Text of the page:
Back in February, I wrote a guest post for The IBL Blog. Below is a copy of that post. You can also find the original post here. Note: IBL is short of inquiry-based learning.

IBL Instructor Perspectives: Professor Dana Ernst

How long have you been teaching and what was your teaching style before you started using IBL?

I have been teaching college-level mathematics, starting as a graduate student, since the spring of 1998. My classes have always been interactive, but initially they were predominately lecture-based. Probably like most teachers, I modeled my teaching style after my favorite teachers. I was aware of the Moore method and IBL, but I had never experienced this paradigm as a student. By most metrics, my approach in the classroom seemed to be working. My teaching evaluations have been consistently high and I have received several teaching awards. However, prior to implementing IBL, I was suspicious that I could get so much more out of my teaching. More precisely, I was suspicious that I could provide my students with the opportunity to get so much more out of my classes.

How did you learn about IBL and when did you begin using it in your classes?

It was not until I sat through a Project NExT workshop at the 2008 MathFest led by Carol Schumacher that I began to consider using IBL. Carol’s workshop was about implementing a modified-Moore method approach in an undergraduate real analysis course. I do not remember the details of the workshop, but by the end, I was inspired to give IBL a shot. In the spring of 2009, despite having no prior experience or formal training, I decided to teach my very first IBL course. The course I chose is called Logic, Proof, and Axiomatic Systems, which is meant to be the introduction to proof course at Plymouth State University. Perhaps surprisingly (since it was my first go), the course was a huge success and I was immediately sold on the potential impact that IBL can have on a student’s learning and character development. I have loved teaching since the day I started, but nothing compared to the joy of watching students truly learn mathematics, and often completely independent of me. I had taught the same course two semesters in a row using a mostly lecture-based approach, and I had thought that the previous two iterations went very well. However, the IBL version was a vast improvement. I have since had students from all three variations in upper-level proof-based courses and the students from the IBL version are much more independent and, in general, better proof-writers.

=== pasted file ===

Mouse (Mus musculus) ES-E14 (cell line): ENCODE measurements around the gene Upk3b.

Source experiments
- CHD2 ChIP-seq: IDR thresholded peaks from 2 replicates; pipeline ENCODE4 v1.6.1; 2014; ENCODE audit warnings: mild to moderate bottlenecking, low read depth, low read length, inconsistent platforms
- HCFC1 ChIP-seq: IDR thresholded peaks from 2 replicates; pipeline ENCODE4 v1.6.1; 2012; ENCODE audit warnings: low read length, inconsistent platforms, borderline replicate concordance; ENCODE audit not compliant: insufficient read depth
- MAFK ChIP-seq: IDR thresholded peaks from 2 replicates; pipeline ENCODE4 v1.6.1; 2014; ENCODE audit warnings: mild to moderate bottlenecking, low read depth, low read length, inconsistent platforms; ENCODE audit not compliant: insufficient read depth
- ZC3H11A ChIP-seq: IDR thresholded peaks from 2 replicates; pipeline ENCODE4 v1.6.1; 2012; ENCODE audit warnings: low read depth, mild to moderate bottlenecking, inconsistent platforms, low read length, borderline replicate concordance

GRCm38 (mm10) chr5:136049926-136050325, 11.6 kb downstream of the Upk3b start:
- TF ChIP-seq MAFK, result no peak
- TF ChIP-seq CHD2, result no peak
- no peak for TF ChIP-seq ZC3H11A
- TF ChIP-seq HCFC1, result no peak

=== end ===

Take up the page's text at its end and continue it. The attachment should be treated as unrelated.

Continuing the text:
What was one of your best IBL experiences?

There are so many! Here is one event that illustrates why I am hooked on IBL. During the Fall 2011 semester, I was chosen for jury duty, which required me to miss six days of classes. For all but two of these days, I was able to find a faculty member to cover my classes. For the two days that I did not have faculty coverage, I convinced a graduate student in education to cover my IBL abstract algebra course. This student had taken my IBL introduction to proof course, so he had some IBL experience, but he had never had an abstract algebra course. On the days the graduate student covered for me, the class ran as usual and the students were highly productive. They didn’t need me! The students were so proud of what they achieved while I was gone, they sent me pictures of the work that was presented on the board. The graduate student that covered for me indicated that all he had to do was jot down who came to the board to present.